Wednesday, May 22, 2013

Today's Internets - "The trouble is, you think you have time." - Jack Kornfield

With Government Abuses, The Problem is the Power, Not the Person - Hit & Run : "'s important to remember that the problem lies in the existence of the power that's being abused, not just in the individuals doing the abusing.

...The magic phrase "national security" is often invoked to justify these transgressions — often in transparently convenient ways (Attorney General Holder claimed the AP had put "lives at risk" with the story that sparked the scrutiny, even though John Brennan had said there was no such risk.) But intrusive surveillance is increasingly wielded in routine criminal investigations with no appeal to a supposedly higher purpose that trumps constitutional protections.

...It's a joy watching government officials dodge questions, insist on blissful ignorance of the world's evils and invoke their right against self-incrimination. Such great theater. But, at the end of the day, disposing of those officials without doing anything else just clears the way for a new crop of power-abusers and useful drones effectively identical to the last batch, though with a slightly different list of targets for mistreatment. We should get rid of the abusers sure, if only to remind the next batch that there can be consequences. But it's much more important to get rid of the agencies and powers that are inevitably abused, year after year, so that we don't have to act surprised, yet again, that we can't trust government officials to use power with restraint."

"An assistant to Egil Krogh, a member of Nixon’s administration imprisoned in the Watergate scandal, explained, “If we hyped the drug problem into a national crisis, we knew that Congress would give us anything we asked for.” (Epstein, p. 140)"

"Heavyweight Josh Barnett has been a man without a home since the fall of Strikeforce. He picked up his last win in the promotion's final event against unkown big man Nandor Guelmino. Following that fight and the transfer of much of Strikeforce's roster to the UFC, there's been a lot of speculation about where he'd fight next. After early negotiations with the UFC went awry, no news had developed regarding where Barnett would fight next. However, MMA Junkie broke the news Tuesday night that Barnett had re-signed with UFC in a multi-fight deal..."

"Swaziland's Civil Aviation Authority has threatened to fine witches who fly their broomsticks higher than 150 meters. An official with the agency said broomsticks are covered by the same law that bans kites and toy helicopters from flying too high."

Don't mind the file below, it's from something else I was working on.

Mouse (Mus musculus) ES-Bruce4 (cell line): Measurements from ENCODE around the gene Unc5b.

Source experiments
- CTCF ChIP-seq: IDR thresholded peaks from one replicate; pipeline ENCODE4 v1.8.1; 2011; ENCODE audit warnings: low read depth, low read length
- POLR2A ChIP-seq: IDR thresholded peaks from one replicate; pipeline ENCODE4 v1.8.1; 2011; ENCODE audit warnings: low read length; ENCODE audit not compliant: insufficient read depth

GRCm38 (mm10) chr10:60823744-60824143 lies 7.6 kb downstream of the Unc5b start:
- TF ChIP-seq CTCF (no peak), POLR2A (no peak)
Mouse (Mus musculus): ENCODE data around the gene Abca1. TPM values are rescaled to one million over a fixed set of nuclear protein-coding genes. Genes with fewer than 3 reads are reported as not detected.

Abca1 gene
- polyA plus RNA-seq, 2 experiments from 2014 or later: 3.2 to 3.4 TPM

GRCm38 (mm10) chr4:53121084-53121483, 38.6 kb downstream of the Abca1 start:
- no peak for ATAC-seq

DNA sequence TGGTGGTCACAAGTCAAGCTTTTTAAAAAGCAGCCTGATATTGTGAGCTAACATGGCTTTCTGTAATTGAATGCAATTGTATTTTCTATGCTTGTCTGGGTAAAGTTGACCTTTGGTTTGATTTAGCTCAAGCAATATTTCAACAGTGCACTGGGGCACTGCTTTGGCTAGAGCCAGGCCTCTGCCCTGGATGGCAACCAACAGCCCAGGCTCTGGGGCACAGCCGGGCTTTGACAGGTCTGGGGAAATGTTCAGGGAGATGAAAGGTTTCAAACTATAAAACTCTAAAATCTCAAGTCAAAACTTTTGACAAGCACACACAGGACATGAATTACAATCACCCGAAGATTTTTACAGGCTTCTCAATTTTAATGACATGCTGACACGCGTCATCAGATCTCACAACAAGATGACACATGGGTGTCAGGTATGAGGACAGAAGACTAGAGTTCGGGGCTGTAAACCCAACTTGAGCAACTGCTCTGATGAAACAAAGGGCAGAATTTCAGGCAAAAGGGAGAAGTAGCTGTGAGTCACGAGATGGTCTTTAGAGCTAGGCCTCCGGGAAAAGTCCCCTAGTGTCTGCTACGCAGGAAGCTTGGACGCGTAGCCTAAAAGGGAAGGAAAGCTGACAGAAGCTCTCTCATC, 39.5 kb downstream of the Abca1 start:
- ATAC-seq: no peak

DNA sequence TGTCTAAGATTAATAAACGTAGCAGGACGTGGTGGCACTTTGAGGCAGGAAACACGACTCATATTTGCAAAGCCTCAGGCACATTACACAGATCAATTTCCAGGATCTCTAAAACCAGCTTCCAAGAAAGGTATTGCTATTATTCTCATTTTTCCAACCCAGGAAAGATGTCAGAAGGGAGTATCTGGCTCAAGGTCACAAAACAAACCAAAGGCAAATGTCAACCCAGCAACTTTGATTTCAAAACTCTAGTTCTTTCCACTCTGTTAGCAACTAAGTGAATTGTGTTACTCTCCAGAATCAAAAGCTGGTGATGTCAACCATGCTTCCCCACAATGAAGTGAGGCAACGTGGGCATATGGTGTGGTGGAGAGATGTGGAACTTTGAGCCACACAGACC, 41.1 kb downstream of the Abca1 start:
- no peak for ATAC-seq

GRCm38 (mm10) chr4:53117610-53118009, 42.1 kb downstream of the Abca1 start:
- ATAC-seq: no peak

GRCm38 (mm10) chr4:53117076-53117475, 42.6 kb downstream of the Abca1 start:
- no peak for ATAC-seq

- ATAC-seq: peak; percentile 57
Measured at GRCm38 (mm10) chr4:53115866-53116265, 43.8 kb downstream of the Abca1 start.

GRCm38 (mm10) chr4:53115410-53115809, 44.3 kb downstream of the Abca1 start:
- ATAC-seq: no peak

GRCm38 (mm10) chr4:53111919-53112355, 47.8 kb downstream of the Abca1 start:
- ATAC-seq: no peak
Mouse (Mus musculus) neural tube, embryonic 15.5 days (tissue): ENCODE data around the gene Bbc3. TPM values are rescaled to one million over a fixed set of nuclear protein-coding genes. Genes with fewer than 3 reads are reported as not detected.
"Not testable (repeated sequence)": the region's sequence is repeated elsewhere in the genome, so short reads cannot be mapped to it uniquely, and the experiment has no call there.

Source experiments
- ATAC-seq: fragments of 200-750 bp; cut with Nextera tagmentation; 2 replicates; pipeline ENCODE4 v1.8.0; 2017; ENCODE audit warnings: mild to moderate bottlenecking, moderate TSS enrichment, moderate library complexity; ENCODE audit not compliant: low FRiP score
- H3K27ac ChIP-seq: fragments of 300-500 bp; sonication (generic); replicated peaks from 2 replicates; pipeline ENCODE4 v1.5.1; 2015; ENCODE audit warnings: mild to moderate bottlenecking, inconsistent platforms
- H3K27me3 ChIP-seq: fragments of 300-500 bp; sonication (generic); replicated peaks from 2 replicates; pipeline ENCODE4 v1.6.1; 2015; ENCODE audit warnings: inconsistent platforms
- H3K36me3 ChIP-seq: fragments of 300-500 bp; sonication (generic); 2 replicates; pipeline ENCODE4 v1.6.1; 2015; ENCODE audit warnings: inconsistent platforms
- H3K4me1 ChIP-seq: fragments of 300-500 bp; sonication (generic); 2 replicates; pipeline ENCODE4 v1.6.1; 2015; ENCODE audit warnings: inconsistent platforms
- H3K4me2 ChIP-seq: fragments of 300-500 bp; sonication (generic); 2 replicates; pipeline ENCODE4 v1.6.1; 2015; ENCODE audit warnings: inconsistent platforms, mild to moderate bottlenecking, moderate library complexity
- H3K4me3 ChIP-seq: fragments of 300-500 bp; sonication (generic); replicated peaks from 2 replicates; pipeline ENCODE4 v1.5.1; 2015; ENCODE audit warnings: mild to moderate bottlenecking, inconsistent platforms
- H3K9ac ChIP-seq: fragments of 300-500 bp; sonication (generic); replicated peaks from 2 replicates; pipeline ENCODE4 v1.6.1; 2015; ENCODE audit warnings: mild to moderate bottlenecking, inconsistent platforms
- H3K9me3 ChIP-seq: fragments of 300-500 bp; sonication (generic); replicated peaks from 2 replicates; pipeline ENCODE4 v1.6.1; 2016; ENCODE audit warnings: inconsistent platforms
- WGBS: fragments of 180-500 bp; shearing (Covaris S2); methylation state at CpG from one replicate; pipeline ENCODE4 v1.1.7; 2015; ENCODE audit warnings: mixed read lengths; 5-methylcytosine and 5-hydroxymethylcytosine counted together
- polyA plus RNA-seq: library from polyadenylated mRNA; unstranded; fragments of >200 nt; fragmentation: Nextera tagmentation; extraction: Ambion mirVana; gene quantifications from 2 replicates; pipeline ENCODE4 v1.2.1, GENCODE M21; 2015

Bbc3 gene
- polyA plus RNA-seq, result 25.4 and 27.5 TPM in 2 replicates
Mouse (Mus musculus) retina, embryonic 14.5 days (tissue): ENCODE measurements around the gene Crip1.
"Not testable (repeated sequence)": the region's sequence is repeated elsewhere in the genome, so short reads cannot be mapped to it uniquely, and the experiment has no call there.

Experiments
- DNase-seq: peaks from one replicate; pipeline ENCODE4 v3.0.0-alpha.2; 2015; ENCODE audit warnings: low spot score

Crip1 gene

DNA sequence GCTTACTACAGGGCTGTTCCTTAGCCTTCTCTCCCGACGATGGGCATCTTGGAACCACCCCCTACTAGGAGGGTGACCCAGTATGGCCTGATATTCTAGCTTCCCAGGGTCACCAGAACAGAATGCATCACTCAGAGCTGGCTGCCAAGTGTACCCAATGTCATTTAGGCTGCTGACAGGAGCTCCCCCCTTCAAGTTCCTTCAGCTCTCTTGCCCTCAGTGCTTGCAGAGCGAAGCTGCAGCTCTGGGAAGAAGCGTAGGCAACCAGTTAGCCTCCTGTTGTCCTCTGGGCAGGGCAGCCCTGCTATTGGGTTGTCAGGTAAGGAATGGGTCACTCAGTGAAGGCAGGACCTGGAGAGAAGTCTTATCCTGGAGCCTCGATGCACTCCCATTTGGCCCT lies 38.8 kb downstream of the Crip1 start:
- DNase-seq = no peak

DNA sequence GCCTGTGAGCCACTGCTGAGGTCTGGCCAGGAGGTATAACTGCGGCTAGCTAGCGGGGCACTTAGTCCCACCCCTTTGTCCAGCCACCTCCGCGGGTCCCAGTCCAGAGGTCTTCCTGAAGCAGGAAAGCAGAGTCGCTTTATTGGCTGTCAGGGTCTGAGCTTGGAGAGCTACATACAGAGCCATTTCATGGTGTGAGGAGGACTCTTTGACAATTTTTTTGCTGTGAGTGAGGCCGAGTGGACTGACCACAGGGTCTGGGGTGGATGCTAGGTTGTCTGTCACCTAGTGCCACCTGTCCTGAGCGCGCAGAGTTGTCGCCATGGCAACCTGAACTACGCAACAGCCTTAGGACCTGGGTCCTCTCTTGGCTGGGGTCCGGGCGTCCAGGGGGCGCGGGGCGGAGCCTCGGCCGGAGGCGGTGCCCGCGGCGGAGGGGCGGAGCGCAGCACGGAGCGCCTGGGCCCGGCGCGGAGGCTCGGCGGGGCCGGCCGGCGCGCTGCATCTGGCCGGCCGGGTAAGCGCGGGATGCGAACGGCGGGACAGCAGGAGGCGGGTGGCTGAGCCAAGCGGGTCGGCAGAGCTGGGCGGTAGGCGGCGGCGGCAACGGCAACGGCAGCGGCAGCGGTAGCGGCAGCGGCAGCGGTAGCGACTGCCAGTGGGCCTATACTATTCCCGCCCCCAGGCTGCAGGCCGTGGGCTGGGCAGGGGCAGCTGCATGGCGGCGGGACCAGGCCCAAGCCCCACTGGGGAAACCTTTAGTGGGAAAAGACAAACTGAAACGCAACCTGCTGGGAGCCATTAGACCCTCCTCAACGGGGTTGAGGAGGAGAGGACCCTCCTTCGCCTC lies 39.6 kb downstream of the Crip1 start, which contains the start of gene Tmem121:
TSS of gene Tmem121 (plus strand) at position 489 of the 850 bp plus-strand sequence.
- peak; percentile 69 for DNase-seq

Cant Stop the Signal.
"So the question for today is: Will 3D printing do for physical objects what the Internet has done for communications? To wit: What will happen to patents and trademarks? Will this lead to a vast decentralization (right down to home-workshop level) of manufacturing of everything from toasters to automobiles? How will governments and mega-corps fight against the technology (as you know they will)? Will there be a huge burst of creativity as high-tech “tinkerers” get their hands on ever-more-affordable printers and open-source plans? Will innovators get screwed over by opportunists? Will there be greater prosperity as the price of thousands of objects drops? Or higher prices and political repression? What products will be most changed? Where will we be with this five years from now? Ten? Twenty-five?"

"I do not smirk.  But if I did, this would be a good opportunity."

Labels lie.  Eat real food.
"Amazingly products with wheat flour etc. as their main ingredient are labeled “low carb”. And when they’re analyzed it turns out they contain between 4 and 8 times more carbs than the label claims. For example, one product didn’t contain 7 grams of carbs as listed on the label, it was really 53 grams."

Man of Steel beginning to look rather kick-ass.

"In speech after speech, administration officials cite their authority, ostensibly granted by Congress, to target “associated forces” of al-Qaida worldwide. It’s a way to ensure the drones hover, monitor and eventually strike al-Qaida’s permutations nearly as quickly as they pop up. Only a few problems: that term never appears in the foundational piece of legislation authorizing the war on terrorism, known as the 2001 Authorization to Use Military Force or AUMF. And in any event, it’s an ambiguous term...